Demeng Tan:
Exploration of phage-host interactions in the fish pathogen Vibrio anguillarum and antiphage defense strategies

Date: 16-03-2015    Supervisor: Mathias Middelboe

The disease vibriosis is caused by the bacterial pathogen Vibrio anguillarum and results in large losses in aquaculture both in Denmark and around the world. Antibiotics have been widely used in antimicrobial prophylaxis and treatment of vibriosis. Recently, numerous multidrug-resistant strains of V. anguillarum have been isolated, indicating that antibiotic use has to be restricted and alternatives have to be developed. Lytic phages have been demonstrated to play an essential role in preventing bacterial infection. However, phages are also known to play a critical role in the evolution of bacterial pathogenicity development. Therefore, successful application of phage therapy in the treatment of vibriosis requires a detailed understanding of phage-host interactions, especially with regards to anti-phage defense mechanisms in the host.

Part I. As a first approach, 24 V. anguillarum and 13 Vibrio sp. strains, representing considerable temporal (20 years) and geographic (9 countries) variation in regards to their origins of isolation, and 11 vibriophages representing three different families (Myoviridae, Siphoviridae, and Podoviridae), were characterized with respect host range, morphology, genome size and lytic properties. Together the host range of the 11 vibriophages covered all the 37 Vibrio strains in the collection. In addition, the occurrence of unique susceptibility patterns of the individual host isolates, as well as key phenotypic properties related to phage susceptibility that were common to the isolated strains were studied.

Part II. In vitro phage-host interactions in two V. anguillarum strains (BA35 and PF430-3) and their corresponding phages (ΦH20 (Siphoviridae) and KVP40 (Myoviridae)), during growth in the settings of micro-colonies, biofilms, and the free-living phase were investigated, in order to explore the resistance/tolerance mechanisms responsible for the different outcomes of these two phage-host interactions. The study demonstrated large intraspecific differences in phage-protection mechanisms, as strain BA35 obtained genetic resistance through mutational changes, whereas strain PF430-3 was protected from phage infection by formation of a biofilm. These different protection mechanisms have important implications for the phage-host dynamics and efficiency of phage infection.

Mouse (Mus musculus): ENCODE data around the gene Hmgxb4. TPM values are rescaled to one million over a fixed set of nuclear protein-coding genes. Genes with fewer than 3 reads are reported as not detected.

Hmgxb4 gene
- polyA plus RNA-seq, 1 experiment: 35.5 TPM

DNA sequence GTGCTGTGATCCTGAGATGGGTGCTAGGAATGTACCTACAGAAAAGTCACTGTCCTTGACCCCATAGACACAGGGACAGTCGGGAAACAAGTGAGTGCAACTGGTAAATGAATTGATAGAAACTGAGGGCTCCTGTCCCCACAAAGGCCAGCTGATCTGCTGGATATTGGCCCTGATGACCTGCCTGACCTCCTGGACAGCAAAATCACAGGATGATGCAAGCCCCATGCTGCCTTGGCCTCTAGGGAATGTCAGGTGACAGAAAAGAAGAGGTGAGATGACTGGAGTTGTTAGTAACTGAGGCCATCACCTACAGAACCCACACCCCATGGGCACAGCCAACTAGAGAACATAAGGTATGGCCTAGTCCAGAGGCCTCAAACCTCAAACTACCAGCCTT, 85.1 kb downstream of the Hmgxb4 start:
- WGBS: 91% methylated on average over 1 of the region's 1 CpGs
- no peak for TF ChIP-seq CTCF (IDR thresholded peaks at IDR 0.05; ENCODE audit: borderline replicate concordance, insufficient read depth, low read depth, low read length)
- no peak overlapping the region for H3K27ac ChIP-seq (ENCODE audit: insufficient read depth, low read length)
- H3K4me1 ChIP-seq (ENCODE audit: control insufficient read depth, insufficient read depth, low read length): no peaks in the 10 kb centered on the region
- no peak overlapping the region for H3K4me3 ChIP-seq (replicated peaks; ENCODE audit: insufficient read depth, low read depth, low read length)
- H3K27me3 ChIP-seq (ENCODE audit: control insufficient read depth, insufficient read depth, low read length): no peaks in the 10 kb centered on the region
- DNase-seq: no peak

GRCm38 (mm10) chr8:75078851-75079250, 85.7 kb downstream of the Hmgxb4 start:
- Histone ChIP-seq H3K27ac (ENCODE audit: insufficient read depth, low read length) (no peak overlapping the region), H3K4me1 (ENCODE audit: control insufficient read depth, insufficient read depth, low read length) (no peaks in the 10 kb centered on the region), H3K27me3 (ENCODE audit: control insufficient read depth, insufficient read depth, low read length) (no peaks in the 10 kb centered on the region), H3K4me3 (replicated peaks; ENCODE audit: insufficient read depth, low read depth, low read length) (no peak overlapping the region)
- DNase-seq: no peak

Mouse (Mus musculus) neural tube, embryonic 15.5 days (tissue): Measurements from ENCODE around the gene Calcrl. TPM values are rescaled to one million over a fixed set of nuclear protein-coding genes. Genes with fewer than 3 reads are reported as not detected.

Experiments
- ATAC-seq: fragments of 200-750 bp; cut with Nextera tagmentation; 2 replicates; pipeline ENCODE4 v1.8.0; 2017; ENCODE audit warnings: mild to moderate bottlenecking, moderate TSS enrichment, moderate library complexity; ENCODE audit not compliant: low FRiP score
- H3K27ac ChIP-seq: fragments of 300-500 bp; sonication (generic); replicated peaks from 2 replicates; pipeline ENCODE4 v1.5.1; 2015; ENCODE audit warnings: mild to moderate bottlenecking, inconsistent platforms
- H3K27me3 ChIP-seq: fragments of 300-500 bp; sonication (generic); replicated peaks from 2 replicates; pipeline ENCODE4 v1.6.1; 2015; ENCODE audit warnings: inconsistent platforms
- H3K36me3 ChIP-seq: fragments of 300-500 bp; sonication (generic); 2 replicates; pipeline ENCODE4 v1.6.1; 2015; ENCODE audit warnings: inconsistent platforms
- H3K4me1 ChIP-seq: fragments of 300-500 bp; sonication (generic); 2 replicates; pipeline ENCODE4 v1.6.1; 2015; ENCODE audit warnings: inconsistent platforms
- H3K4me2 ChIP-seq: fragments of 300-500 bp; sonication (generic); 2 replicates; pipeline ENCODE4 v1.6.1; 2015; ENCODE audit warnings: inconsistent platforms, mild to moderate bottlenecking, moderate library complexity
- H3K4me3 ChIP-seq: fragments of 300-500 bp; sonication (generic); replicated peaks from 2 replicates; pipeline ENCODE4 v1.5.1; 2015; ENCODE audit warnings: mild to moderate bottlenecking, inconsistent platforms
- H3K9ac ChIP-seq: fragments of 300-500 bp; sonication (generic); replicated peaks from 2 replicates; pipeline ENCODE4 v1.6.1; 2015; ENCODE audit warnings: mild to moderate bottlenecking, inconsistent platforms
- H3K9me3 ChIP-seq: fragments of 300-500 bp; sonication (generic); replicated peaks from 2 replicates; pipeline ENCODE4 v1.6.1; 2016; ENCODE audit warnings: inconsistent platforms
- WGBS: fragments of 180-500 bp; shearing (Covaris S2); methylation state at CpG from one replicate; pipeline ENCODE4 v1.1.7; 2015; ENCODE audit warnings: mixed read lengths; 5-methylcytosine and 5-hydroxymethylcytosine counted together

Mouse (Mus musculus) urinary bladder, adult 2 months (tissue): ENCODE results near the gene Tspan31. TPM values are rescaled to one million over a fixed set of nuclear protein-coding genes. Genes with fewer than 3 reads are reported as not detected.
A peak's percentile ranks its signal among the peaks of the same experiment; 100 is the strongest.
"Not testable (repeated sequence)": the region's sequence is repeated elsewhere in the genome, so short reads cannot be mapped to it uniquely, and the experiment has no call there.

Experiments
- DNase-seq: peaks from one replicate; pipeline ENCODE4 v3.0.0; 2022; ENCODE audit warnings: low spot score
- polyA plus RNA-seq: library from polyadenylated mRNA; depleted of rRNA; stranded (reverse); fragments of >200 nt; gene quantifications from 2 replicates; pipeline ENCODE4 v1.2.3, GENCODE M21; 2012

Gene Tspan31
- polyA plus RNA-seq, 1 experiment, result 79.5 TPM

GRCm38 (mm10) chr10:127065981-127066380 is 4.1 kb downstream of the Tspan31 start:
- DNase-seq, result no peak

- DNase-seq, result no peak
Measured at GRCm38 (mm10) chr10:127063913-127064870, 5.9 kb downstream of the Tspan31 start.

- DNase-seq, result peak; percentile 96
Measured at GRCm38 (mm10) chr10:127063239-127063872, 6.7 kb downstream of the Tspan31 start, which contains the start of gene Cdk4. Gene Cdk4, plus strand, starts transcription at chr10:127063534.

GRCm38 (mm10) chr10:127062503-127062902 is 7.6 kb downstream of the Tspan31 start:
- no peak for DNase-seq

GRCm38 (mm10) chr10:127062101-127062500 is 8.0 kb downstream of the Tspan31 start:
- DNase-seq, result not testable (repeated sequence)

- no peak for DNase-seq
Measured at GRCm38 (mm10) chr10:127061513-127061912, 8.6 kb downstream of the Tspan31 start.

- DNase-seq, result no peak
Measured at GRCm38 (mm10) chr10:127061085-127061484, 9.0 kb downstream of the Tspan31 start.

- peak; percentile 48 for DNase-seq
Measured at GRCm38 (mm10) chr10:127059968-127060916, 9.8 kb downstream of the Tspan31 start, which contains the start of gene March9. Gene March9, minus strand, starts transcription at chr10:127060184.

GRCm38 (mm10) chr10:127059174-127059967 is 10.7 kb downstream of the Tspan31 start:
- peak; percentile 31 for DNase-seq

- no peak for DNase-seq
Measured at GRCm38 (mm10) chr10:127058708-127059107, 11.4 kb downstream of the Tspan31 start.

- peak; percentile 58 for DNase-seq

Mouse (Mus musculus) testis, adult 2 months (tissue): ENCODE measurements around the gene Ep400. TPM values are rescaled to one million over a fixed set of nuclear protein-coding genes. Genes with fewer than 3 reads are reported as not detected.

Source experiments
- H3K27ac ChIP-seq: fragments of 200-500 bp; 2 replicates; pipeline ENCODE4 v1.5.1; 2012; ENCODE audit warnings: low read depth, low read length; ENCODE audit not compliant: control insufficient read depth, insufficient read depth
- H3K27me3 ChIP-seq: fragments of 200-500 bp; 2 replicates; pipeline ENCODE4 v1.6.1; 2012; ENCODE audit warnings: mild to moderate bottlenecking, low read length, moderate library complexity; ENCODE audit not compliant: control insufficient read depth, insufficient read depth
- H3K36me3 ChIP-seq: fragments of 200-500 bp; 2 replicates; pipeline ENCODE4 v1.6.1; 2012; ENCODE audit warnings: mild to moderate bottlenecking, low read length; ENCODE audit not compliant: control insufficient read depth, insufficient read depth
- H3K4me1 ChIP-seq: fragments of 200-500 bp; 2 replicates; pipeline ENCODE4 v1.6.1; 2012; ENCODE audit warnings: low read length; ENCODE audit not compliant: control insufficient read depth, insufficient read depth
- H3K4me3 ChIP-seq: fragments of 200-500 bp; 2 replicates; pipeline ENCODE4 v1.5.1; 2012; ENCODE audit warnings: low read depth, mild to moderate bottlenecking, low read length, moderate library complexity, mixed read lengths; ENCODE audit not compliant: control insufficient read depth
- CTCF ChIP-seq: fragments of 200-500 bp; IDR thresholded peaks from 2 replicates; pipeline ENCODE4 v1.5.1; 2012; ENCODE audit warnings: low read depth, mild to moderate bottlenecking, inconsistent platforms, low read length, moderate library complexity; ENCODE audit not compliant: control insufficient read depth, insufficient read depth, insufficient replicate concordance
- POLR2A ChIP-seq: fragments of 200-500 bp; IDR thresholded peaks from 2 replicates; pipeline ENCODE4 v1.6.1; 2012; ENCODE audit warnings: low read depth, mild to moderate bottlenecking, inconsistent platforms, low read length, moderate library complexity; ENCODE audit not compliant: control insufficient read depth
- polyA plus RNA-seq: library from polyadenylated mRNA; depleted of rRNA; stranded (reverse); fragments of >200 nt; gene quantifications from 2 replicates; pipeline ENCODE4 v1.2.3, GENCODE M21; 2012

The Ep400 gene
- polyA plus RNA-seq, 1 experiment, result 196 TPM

Part III. To gain an insight into whether bacteria of the Vibrio genus use quorum sensing (QS) to control their phage-susceptibility, a study of the QS-mediated interaction between phage KVP40 and V. anguillarum PF430-3 was carried out. The data show that QS does indeed regulate phage-host interactions in V. anguillarum PF430-3, potentially by using QS transcription factor VanT to repress ompK expression. It was demonstrated that QS controls the choice of anti-phage defense strategies in the V. anguillarum strain PF430-3, suggesting the presence of dynamic, temporary adaptations to phage infection pressure, while still securing the ability to produce a functional OmpK receptor.

In conclusion, this thesis provides a first insight into the dynamic vibriophage-host interactions, indicating the complexity of phage therapy in the treatment of vibriosis, regarding the evolution of anti-phage defense mechanisms, gene regulation, quorum sensing, biofilm formation, as well as pathogenesis. Together, these discoveries will enable us to evaluate these potential factors which regulate phage-host interactions, and on that background, to optimize phage therapeutic strategies against vibriosis with regards to the composition of applied phage cocktails, the timing of treatment, and the likely outcome of phage therapy and QS inhibiting molecules.